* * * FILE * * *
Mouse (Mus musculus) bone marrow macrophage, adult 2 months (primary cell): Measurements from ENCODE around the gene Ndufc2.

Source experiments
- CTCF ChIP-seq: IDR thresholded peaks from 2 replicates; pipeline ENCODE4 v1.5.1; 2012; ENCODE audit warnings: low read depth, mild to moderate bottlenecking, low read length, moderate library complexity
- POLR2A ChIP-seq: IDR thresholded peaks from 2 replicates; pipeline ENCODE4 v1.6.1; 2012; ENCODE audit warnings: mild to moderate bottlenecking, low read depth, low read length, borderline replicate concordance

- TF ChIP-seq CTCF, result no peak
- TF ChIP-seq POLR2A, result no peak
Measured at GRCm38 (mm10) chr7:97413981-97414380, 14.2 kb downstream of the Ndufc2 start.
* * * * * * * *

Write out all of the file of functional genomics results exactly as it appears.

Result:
Mouse (Mus musculus) bone marrow macrophage, adult 2 months (primary cell): Measurements from ENCODE around the gene Ndufc2.

Source experiments
- CTCF ChIP-seq: IDR thresholded peaks from 2 replicates; pipeline ENCODE4 v1.5.1; 2012; ENCODE audit warnings: low read depth, mild to moderate bottlenecking, low read length, moderate library complexity
- POLR2A ChIP-seq: IDR thresholded peaks from 2 replicates; pipeline ENCODE4 v1.6.1; 2012; ENCODE audit warnings: mild to moderate bottlenecking, low read depth, low read length, borderline replicate concordance

- TF ChIP-seq CTCF, result no peak
- TF ChIP-seq POLR2A, result no peak
Measured at GRCm38 (mm10) chr7:97413981-97414380, 14.2 kb downstream of the Ndufc2 start.